Crop insurance premiums for crops like moong (green gram), guar (cluster bean), paddy and bajra (pearl millet) typically amount to 2% of the sum insured. In contrast, cotton insurance charges a premium of 5% per hectare.

Agriculture officers and scientists inspecting the cotton crop (Photo - Vijay Midha, sourced by Amarpal Singh Verma, 101Reporters)

Bollworm’s bite

Farmers claim that this year the bollworm infestation has spread uncontrollably and unprecedentedly. However, recurring loss of cotton crops due to pest attacks is common here. In the 1990s, cotton-producing farmers were severely affected by pest infestations, causing significant hardships.

In 2003-04, the introduction of hybrid BT cotton seeds brought hope, as it was believed to be pest-resistant. This proved accurate during the initial years. But in the last three to four years, even BT cotton has come under attack from whiteflies and pink bollworms.

Dudi agreed that compared to the past two years, the pest infestation occurred on cotton at a much swifter rate this year.In northern India, the pink bollworm infestation was observed last year during the final days of the season. However, this year, it was evident right at the onset of the cotton season,” Dudi said.

“This early onset has resulted in a more substantial damage, particularly as the insect continues to harm the crop throughout its growth cycle, impacting the middle and final phases significantly,” Dudi said, adding that farmers who took precautionary measures from the outset have experienced fewer losses.

Ramkumar Saharan of Chunvadh in Sriganganagar district said seed-producing companies assured them that the seeds were resistant to pest attacks. “However, their claims have been proven false. Over the last two to three years, there has been a surge in pink bollworm infestations on BT cotton,” he said.

He attributed the rise in pest infestations to poor quality BT cotton seeds “Companies are distributing low-quality seeds, making crops susceptible to pest attacks. Once infestations begin, pests quickly spread throughout the fields, rendering various solutions ineffective,” Saharan added.

In a memorandum submitted to the administration, farmers asserted that the companies gave them BT seeds that were mixed with non-BT seeds. Farmers are urging the formation of a high-level committee to thoroughly investigate the matter.

Farmers sitting on strike in front of the District Collectorate in Hanumangarh demanding compensation for damage caused by pink bollworm (Photo - Vijay Midha, sourced by Amarpal Singh Verma, 101Reporters)

Sustainable solutions

The cotton-producing regions in northern India remained relatively free from pink bollworm infestation until 2017-18. Starting 2018-19, reports of pest attacks emerged, particularly from Punjab’s Bathinda and Jind district in Haryana. Since then, the insect has consistently posed a threat to cotton cultivation in the region.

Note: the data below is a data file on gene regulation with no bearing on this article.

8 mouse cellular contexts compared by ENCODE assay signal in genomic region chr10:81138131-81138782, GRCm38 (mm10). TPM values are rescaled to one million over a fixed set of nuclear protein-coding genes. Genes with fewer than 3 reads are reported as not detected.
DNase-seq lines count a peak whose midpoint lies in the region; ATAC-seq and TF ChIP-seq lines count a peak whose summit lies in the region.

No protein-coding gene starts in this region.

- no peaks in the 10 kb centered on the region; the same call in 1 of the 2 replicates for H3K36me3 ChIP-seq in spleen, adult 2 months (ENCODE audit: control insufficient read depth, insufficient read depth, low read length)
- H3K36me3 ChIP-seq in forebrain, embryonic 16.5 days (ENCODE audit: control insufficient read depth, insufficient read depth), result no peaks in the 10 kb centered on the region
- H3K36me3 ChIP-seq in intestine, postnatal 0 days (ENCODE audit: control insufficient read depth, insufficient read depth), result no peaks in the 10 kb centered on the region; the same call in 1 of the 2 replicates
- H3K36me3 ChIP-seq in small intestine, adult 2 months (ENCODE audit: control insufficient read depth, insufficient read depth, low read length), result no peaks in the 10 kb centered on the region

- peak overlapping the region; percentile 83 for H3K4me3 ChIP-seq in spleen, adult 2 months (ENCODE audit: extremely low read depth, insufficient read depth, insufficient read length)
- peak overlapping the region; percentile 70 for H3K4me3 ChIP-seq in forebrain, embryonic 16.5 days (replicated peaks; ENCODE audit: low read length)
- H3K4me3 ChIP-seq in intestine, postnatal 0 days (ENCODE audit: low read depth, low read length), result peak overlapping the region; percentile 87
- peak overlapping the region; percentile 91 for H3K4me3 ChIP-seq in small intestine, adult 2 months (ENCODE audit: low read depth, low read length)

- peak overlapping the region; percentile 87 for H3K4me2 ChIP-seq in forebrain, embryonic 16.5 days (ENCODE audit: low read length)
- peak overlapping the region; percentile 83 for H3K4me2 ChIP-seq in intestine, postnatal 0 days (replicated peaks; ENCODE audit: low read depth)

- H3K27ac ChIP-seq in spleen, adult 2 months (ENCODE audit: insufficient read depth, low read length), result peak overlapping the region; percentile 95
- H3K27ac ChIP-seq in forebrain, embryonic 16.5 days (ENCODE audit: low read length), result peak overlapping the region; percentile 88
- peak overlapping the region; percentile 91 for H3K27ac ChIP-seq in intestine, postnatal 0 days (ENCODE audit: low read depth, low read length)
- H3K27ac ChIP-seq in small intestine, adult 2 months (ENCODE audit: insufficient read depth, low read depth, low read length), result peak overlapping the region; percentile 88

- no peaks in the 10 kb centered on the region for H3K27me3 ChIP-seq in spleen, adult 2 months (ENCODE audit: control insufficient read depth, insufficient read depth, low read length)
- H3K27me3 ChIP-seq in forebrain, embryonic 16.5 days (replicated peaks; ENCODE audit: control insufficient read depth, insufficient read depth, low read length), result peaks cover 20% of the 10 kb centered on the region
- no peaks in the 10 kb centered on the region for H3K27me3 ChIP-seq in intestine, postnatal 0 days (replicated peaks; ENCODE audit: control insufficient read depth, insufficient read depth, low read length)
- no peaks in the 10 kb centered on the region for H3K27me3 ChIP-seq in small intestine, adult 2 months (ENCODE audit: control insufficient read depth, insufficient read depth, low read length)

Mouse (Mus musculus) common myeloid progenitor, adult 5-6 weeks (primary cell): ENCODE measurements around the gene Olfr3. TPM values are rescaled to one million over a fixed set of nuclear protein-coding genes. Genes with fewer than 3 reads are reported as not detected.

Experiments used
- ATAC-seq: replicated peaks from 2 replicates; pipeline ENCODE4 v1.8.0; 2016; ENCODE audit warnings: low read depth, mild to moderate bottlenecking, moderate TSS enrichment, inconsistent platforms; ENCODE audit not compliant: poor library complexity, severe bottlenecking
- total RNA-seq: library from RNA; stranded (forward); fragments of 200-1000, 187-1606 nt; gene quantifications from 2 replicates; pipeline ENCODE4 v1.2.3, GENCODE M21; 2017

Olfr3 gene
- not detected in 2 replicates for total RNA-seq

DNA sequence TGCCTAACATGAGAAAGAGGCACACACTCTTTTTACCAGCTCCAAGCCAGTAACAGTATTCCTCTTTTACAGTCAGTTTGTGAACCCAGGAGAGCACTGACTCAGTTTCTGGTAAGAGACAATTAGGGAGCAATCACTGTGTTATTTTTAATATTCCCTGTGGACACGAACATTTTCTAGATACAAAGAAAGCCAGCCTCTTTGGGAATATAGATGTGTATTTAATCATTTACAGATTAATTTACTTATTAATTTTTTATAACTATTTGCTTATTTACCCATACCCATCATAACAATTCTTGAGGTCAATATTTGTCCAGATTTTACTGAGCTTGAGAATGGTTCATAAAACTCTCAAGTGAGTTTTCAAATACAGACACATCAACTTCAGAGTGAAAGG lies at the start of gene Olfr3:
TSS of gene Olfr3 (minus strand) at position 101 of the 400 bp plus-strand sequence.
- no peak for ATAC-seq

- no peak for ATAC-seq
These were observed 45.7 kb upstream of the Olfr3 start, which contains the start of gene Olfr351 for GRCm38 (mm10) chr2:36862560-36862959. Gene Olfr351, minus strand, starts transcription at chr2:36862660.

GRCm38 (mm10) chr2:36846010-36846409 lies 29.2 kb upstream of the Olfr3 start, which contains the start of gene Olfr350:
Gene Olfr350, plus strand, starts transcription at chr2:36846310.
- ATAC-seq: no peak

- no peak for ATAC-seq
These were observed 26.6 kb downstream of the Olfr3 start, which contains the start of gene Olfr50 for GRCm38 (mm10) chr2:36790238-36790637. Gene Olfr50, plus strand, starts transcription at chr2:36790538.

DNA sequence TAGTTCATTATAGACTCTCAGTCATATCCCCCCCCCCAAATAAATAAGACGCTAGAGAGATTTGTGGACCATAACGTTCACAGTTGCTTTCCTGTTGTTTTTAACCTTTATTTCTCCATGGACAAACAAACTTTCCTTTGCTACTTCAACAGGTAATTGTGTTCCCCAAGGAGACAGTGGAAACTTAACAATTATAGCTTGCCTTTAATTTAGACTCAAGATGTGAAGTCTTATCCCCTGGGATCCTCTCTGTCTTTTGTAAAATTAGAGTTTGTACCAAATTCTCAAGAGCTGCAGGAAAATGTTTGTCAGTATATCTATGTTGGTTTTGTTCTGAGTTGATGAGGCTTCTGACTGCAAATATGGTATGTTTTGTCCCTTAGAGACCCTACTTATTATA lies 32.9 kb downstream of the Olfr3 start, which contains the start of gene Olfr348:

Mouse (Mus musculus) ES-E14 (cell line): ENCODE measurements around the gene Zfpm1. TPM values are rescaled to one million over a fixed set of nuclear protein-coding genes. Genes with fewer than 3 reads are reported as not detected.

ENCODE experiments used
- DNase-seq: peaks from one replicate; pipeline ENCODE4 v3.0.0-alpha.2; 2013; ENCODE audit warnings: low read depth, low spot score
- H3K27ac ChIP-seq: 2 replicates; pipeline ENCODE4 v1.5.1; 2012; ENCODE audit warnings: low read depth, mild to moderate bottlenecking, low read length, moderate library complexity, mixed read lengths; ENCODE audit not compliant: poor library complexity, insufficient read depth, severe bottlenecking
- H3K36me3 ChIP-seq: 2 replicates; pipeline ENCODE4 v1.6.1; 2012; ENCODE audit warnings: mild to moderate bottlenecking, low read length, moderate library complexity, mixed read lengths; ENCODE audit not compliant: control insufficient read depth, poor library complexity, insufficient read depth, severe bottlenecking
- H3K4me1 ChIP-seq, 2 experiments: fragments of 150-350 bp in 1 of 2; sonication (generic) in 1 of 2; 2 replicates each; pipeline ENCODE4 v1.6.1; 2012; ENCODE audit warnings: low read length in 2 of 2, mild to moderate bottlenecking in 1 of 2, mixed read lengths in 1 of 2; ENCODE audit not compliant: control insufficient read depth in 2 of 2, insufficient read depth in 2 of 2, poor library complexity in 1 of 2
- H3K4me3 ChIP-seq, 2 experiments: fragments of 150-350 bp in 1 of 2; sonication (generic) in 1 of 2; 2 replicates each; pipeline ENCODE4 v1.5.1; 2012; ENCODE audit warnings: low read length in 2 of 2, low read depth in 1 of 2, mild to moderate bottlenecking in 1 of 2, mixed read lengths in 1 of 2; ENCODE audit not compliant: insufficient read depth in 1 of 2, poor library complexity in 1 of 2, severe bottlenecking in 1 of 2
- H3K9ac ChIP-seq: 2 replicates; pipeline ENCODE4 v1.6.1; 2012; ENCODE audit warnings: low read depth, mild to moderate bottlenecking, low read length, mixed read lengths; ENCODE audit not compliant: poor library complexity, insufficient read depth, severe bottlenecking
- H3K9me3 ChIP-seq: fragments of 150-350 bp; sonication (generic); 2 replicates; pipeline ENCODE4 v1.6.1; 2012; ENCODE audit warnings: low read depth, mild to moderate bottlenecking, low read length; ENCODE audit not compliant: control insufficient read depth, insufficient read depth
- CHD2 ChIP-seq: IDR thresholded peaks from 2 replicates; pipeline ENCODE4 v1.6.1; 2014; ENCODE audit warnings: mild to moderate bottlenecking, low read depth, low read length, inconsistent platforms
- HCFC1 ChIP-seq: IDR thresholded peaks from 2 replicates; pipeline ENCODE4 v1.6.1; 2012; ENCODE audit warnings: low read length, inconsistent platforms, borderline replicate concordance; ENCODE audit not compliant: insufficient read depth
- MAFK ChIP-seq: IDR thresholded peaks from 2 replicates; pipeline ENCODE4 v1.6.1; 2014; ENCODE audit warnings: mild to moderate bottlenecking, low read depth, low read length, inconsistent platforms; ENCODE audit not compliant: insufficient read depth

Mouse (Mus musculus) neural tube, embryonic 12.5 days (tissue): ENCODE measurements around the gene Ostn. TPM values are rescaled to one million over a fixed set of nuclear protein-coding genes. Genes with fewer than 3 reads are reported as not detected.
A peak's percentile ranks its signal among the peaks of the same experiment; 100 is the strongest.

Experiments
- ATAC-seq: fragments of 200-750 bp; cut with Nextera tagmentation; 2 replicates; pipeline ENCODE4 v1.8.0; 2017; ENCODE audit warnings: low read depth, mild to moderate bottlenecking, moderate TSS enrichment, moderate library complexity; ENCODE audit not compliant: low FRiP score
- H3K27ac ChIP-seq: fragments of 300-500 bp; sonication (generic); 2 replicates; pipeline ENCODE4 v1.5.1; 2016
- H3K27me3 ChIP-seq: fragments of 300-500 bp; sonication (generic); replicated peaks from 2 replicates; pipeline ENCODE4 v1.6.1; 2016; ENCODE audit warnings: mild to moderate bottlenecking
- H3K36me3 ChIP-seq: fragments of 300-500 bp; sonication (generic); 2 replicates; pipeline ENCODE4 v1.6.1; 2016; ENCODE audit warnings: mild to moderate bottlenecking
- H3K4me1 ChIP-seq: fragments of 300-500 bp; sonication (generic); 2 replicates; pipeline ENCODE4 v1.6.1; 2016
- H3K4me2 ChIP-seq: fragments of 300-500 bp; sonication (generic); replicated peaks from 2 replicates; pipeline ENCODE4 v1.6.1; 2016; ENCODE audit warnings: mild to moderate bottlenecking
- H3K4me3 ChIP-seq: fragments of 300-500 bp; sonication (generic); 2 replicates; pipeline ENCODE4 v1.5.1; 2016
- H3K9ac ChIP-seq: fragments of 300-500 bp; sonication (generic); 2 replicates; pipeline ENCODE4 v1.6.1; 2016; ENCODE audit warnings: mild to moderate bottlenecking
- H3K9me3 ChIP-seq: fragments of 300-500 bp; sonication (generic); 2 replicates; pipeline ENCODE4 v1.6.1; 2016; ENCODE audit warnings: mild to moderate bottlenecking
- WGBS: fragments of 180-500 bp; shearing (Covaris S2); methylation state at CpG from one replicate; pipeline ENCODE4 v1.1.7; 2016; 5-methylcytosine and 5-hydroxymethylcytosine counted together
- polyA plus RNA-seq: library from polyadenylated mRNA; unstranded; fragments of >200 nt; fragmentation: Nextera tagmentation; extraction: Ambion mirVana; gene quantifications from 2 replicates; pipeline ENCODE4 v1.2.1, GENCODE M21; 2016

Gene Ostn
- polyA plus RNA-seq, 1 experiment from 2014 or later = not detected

For the past three to four years, agricultural scientists and officials from Punjab, Haryana and Rajasthan have been emphasising the need to implement effective measures to address the issue of pest infestation.

During annual meetings held at Chaudhary Charan Singh Haryana Agricultural University in Hisar, attended by agricultural scientists and officials from these three states, growing concerns were expressed regarding the escalating incidence of pink bollworm infestations.

Vijendra Singh Nain, a retired agriculture department joint director, told 101Reporters that the decision to entrust BT cotton seeds to the private sector was misguided. Instead, he suggested that it should have been entrusted to government agricultural universities and research centres.

“These institutions not only conduct ongoing research on BT seeds, but also have the capability to develop and register new seed varieties if necessary. In contrast, the private sector has primarily focused on profit generation, and the detrimental consequences of this approach are now evident,” he said.

Nain elaborated that the seeds developed by government institutions remain highly effective to this day. “For instance, the RJ 8 variety of native cotton, pioneered by the Agricultural Research Centre of Sriganganagar in the 1980s, is still in active use. There is a need to stop the neglect of agricultural research institutes. It is time to research about indigenous cotton varieties and to preserve them,” he added.


Edited by Tanya Shrivastava

Cover photo: Farmers showing cotton to the agricultural officers and scientists (Photo - Vijay Midha, sourced by Amarpal Singh Verma, 101Reporters)